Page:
SPOILERS AHEAD: Halloween Kills

Michael Myers interrupts a couple’s viewing of Minnie and Moskowitz (1971) in David Gordon Green’s Halloween Kills among many other things: gets arrested in a discomfitingly collected fashion, knife-decorates a person’s deceased body steadily, reveals his cute path of animalistic habit, one on elevens a group of firefighters — hey, that’s one of the most admirable professions; what a dick! — and punks a perfectly good toy helicopter too in the process.

If this is what makes up a satisfying Halloween movie… is up for you to decide. 

Haddonfield tearing each other apart in a moshpit frenzy to murder Michael Myers may be the franchise’s wisest concept in quite some time — f**k wait Halloween 4 (1988) — yet it’s disappointing to see it executed under possibly one of slasher cinema’s most spurious inciting incidents. For a movie that needs to constantly and verbally remind us that our leading characters at large are traumatized by the infamous Carpenter event that transpired 40 years ago, it makes sense: no town without a desire to harangue us 24/7 about the night he came would be THIS obsessive over some killer that even most third generations couldn’t name unless they wikipediaed it. For once, erasing the timeline of all the previous Halloween movies except for the original and the immediate previous makes no sense; over 10 movies of recorded history of Myer’s frequent impact on the town and the writers thought that including it would convince us less of them rebelling against poor police involvement? The giant timeline gap just does not work in the context of the mob mentality that arises in Halloween Kills.

But it’s not just the logic that rudely invades Green’s sequel to a reboot sequel of a sequel to an original — lol — it’s his failure to inspire new leading characters that are engaging since Laurie is now comatose for more than half of the movie. *Returning* or introduced characters: Tommy, Lindsey, Lonnie, Marcus, and Vanessa? Dry, dry, dry tack-ons to the pointlessly done-over continuity and guileless piling of emotional relevance; the desperation for content and weight in this movie is depressing! Solely due to the film’s dense plethora of abruptly spelled-out expositional and thematic lumps of dialogue, I haven’t seen a script this comically aggressive with what it wants to say in quite some time. But then every so often you’ll see Myers do something like slam a car door into someone’s gun causing them to shoot a f**king bullet into their own head, and you’re like, okay, maybe I CAN dig this, up until Gordon follows it with another trip off into his loolooland sentiments or window peeps into his stereotypical characters for ten to twenty tedious minutes of pretentious filler in a MORE than vivid attempt at stretching this scrappy content out into another sequel.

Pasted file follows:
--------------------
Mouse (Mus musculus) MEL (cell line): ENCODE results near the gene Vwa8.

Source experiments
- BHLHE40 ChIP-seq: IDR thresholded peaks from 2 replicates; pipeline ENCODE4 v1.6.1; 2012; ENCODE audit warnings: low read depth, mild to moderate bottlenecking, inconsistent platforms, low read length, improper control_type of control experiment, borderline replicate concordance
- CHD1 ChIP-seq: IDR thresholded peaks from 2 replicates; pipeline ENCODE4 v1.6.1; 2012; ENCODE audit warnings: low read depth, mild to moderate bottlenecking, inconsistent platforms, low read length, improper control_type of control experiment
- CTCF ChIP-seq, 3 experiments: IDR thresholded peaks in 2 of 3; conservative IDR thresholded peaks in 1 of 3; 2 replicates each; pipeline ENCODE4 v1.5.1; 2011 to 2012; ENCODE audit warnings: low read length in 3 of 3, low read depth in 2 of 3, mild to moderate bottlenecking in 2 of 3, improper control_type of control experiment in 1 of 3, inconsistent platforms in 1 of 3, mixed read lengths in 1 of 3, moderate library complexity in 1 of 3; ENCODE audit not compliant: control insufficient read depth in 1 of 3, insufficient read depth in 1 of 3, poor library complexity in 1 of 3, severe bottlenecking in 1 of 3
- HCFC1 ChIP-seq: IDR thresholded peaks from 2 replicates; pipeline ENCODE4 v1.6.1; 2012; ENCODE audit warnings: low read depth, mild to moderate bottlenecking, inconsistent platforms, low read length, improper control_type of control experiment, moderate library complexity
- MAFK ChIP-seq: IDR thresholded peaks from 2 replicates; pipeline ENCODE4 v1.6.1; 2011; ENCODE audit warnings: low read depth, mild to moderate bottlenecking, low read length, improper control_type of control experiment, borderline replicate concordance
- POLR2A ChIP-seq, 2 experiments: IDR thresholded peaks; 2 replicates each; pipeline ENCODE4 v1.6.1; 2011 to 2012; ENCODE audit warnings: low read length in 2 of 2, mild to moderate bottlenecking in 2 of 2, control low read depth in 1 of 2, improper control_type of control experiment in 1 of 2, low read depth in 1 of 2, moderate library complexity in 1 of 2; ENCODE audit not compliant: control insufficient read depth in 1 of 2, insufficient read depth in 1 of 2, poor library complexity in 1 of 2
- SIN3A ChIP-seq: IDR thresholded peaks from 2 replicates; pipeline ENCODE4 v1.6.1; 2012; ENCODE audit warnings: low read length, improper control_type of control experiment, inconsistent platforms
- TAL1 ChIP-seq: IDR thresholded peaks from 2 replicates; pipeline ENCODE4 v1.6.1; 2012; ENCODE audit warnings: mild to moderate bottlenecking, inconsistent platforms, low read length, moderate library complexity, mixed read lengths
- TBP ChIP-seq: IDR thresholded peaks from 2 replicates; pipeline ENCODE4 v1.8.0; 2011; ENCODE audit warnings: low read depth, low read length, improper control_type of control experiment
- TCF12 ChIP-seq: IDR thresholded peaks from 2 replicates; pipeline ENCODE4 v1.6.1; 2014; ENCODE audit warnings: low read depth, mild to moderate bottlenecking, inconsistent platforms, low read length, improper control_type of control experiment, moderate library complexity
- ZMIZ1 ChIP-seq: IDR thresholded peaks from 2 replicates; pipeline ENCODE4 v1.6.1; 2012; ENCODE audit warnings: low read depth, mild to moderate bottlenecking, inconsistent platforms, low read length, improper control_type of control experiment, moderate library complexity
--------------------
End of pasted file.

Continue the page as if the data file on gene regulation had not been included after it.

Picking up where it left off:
But, c’mon: chainsaws, chainsaws, CHAINSAWS! Why has nobody thought to use a chainsaw yet and just cut this kook up into a bunch of tiny pieces and then idk cremate them after? Blow him up even! You say he can’t be killed physically yet this man bleeds and gets momentarily knocked out from a couple of bat swings; y’all are tweakin’.

Glad to see Gordon is trying to make zooms in horror movies normal again nonetheless, even though they aren’t particularly anything special or even good in this. I appreciate the attempts regardless. Kudos! 

Verdict: D+

2021 Ranked, Halloween Ranked

“Halloween Kills” is now playing in theaters and available to stream on Peacock.

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